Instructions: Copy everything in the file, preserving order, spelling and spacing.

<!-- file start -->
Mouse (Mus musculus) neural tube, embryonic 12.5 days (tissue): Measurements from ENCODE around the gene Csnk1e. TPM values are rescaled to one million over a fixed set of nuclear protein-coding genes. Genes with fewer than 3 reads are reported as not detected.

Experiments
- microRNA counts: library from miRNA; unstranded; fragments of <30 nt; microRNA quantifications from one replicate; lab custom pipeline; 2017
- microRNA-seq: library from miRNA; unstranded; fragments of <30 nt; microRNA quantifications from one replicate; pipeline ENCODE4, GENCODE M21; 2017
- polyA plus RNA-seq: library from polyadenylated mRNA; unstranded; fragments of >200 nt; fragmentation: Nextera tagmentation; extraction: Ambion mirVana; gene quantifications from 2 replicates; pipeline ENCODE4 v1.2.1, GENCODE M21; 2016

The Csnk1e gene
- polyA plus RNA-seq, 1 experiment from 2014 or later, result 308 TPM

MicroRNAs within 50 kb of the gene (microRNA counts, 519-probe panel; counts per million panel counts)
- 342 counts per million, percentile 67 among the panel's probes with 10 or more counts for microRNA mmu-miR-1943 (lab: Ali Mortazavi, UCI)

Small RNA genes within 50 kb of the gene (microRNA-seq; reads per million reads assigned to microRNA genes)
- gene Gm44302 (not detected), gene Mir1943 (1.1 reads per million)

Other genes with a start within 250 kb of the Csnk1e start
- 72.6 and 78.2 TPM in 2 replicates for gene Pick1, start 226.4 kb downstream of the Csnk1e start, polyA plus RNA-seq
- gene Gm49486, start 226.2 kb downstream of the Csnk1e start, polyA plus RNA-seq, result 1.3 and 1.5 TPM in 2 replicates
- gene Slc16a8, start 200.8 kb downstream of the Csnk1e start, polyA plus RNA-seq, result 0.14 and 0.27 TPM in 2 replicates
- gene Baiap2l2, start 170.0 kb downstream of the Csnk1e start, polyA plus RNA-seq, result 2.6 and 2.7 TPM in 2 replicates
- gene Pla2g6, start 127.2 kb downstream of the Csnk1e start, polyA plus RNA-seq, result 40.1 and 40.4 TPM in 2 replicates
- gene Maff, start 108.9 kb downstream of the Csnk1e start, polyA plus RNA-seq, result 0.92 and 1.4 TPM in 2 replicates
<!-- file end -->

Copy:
Mouse (Mus musculus) neural tube, embryonic 12.5 days (tissue): Measurements from ENCODE around the gene Csnk1e. TPM values are rescaled to one million over a fixed set of nuclear protein-coding genes. Genes with fewer than 3 reads are reported as not detected.

Experiments
- microRNA counts: library from miRNA; unstranded; fragments of <30 nt; microRNA quantifications from one replicate; lab custom pipeline; 2017
- microRNA-seq: library from miRNA; unstranded; fragments of <30 nt; microRNA quantifications from one replicate; pipeline ENCODE4, GENCODE M21; 2017
- polyA plus RNA-seq: library from polyadenylated mRNA; unstranded; fragments of >200 nt; fragmentation: Nextera tagmentation; extraction: Ambion mirVana; gene quantifications from 2 replicates; pipeline ENCODE4 v1.2.1, GENCODE M21; 2016

The Csnk1e gene
- polyA plus RNA-seq, 1 experiment from 2014 or later, result 308 TPM

MicroRNAs within 50 kb of the gene (microRNA counts, 519-probe panel; counts per million panel counts)
- 342 counts per million, percentile 67 among the panel's probes with 10 or more counts for microRNA mmu-miR-1943 (lab: Ali Mortazavi, UCI)

Small RNA genes within 50 kb of the gene (microRNA-seq; reads per million reads assigned to microRNA genes)
- gene Gm44302 (not detected), gene Mir1943 (1.1 reads per million)

Other genes with a start within 250 kb of the Csnk1e start
- 72.6 and 78.2 TPM in 2 replicates for gene Pick1, start 226.4 kb downstream of the Csnk1e start, polyA plus RNA-seq
- gene Gm49486, start 226.2 kb downstream of the Csnk1e start, polyA plus RNA-seq, result 1.3 and 1.5 TPM in 2 replicates
- gene Slc16a8, start 200.8 kb downstream of the Csnk1e start, polyA plus RNA-seq, result 0.14 and 0.27 TPM in 2 replicates
- gene Baiap2l2, start 170.0 kb downstream of the Csnk1e start, polyA plus RNA-seq, result 2.6 and 2.7 TPM in 2 replicates
- gene Pla2g6, start 127.2 kb downstream of the Csnk1e start, polyA plus RNA-seq, result 40.1 and 40.4 TPM in 2 replicates
- gene Maff, start 108.9 kb downstream of the Csnk1e start, polyA plus RNA-seq, result 0.92 and 1.4 TPM in 2 replicates